Phone calls, emails, text messages, tweets, Snapchats, door-knockers, letters, direct messages … the list goes on. In today’s high-tech, socially-connected society, there are lots of ways to reach people.
The problem is, sometimes you don’t want to be reached and sometimes “they” don’t take the hint.
Does most of your mail end up in the garbage? Is your email inbox so inundated with spam that you can’t tell what’s real and what’s junk? Are you constantly getting phone calls at weird hours from numbers you don’t recognize?
The Federal Trade Commission has some great information on how to stop all of these unwanted communications. We’ll summarize and explore what you can do below:
Getting mail used to be fun. Now, it seems like it’s about 10% bills (sorry, not much we can do there) and 90% junk. There might be a catalog or a letter from Grandma mixed in there, but a lot of our mail is ending up in the trash (about 1.5 trees’ worth, per family, per year).
When it comes to stopping junk mail, there’s good news and bad news. The bad news is that companies that send you junk mail are under no obligation to stop, even if you ask them to. The good news is that most of them will and there are lots of ways to opt-out.
- Credit card offers – One of the few downsides to having good credit is that credit card companies want your business. They’re probably sending you lots of official-looking “You’re prequalified” offers with colorful envelopes, percent signs and dollar amounts on them. If you’re interested, go for it. If you want them to stop, you can opt-out of them for a period of five years, or even permanently through this website.
- Circulars and direct mail – The Direct Marketing Association, a trade group that represents companies that send direct mail, runs a website where consumers can update their preferences for what they receive. Learn more about it and update your direct mail preferences here. Remember, not everyone that sends you junk mail participates.
- Catalogs – Ever wonder why you’re receiving the catalogs you do? The whys aren’t important, what you do about it is. If you’re not interested in receiving a catalog anymore, you have a couple of options. First, consider contacting the company directly. Most of them won’t want to send you something you don’t want. You can also use services like Catalog Choice and have them do all of the work.
Don’t you hate seeing a notification that you have dozens of emails, only to find out most of them are for sketchy-looking dietary supplements?
Spam is an insidious enemy. The Zing Blog has a great article that goes in-depth on how to combat this enemy. But, here’s a summary:
If the sender is reputable
- Most marketers who send you email will honor your request to unsubscribe. If you recognize the company or have done business with them before, try that route.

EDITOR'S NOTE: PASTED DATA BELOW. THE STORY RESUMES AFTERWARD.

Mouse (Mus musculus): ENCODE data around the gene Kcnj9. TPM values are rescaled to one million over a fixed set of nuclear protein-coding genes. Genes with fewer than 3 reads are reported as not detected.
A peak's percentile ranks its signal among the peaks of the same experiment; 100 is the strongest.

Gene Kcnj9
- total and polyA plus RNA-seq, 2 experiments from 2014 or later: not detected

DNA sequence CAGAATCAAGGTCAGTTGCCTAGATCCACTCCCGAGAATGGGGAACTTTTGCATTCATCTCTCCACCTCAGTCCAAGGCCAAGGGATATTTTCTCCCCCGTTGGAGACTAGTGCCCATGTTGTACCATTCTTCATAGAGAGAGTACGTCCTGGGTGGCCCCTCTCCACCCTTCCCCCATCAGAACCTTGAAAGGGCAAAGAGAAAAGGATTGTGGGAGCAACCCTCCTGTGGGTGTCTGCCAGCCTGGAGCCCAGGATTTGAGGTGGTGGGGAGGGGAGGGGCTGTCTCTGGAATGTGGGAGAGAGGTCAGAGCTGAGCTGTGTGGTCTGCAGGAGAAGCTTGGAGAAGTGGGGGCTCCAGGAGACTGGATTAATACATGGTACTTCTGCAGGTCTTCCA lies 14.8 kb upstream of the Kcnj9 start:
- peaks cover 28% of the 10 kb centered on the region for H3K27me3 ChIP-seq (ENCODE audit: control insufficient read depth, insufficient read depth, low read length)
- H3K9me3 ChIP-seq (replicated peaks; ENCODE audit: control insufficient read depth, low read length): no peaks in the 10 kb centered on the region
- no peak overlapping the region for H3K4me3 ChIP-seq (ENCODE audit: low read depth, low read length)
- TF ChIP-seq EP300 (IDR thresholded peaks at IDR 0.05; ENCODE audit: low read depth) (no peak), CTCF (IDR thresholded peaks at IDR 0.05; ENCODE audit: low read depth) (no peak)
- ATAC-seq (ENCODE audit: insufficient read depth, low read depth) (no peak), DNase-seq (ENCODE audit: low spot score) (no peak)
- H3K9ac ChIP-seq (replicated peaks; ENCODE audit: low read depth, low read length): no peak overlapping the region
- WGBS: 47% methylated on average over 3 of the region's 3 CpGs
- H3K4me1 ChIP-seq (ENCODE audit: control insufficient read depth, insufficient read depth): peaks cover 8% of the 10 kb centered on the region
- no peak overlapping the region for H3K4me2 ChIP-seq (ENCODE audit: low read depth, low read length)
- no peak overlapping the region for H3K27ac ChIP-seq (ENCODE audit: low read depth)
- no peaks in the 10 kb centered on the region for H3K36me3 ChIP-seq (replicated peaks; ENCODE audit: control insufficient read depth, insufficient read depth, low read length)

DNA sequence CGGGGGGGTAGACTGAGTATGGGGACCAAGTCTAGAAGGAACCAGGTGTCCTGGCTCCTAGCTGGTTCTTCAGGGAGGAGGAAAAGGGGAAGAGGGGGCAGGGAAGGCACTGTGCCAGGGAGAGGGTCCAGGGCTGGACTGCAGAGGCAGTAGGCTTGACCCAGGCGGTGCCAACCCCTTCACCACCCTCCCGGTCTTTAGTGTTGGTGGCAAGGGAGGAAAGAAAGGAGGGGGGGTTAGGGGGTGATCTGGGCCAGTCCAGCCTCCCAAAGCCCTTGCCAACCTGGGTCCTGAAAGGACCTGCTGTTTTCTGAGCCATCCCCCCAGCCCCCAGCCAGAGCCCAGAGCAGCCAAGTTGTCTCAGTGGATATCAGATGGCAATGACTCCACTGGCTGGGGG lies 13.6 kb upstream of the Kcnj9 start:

- If you’re still receiving spam from reputable companies, try reaching out to them via social media or their customer service phone number and reiterating your request.
- Still no luck? Mark the email as spam in whatever email provider or software you use and move on.
If the sender looks suspicious
- If you get sketchy-looking email and there doesn’t appear to be a way to opt out, don’t reply! Unscrupulous companies and people don’t play by the same email marketing rules that most businesses do. Replying will just make them email you more.
- Use your email service’s “Report spam” function to remove future emails from the sender.
- Many email providers also have filtering capabilities that can allow you to automatically trash or report suspicious emails by words in their content.
- Never provide your personal information via an email. If someone you don’t know is trying to solicit money or personal information report that as a phishing attack via your email service or this website.
If you’re receiving unwanted phone calls on a regular basis, a good first step would be to register your phone numbers on the National Do Not Call List. Legitimate companies will stop calling your phone number a maximum of 31 days after the registration. Still if they persist:
- Inform the caller that your number is on the do not call list and that you do not want to be contacted again. Asking to take your number off their call list should immediately end the conversation and prevent it from happening again.
- If you get automated phone calls that leave unwanted messages, you need to be careful. Many times, these are left by illegitimate marketers who will not respect your requests to be removed. Calling them back will often increase the likelihood that they’ll contact you in the future.
- This article from The Consumerist explains why engaging these companies is a bad idea.
Eliminating unwanted communication entirely is probably not possible. But, with a little diligence and some knowledge of your rights, you can start to dramatically reduce message clutter.
What spam-busting tips do you have? Tell us all about them in the comments!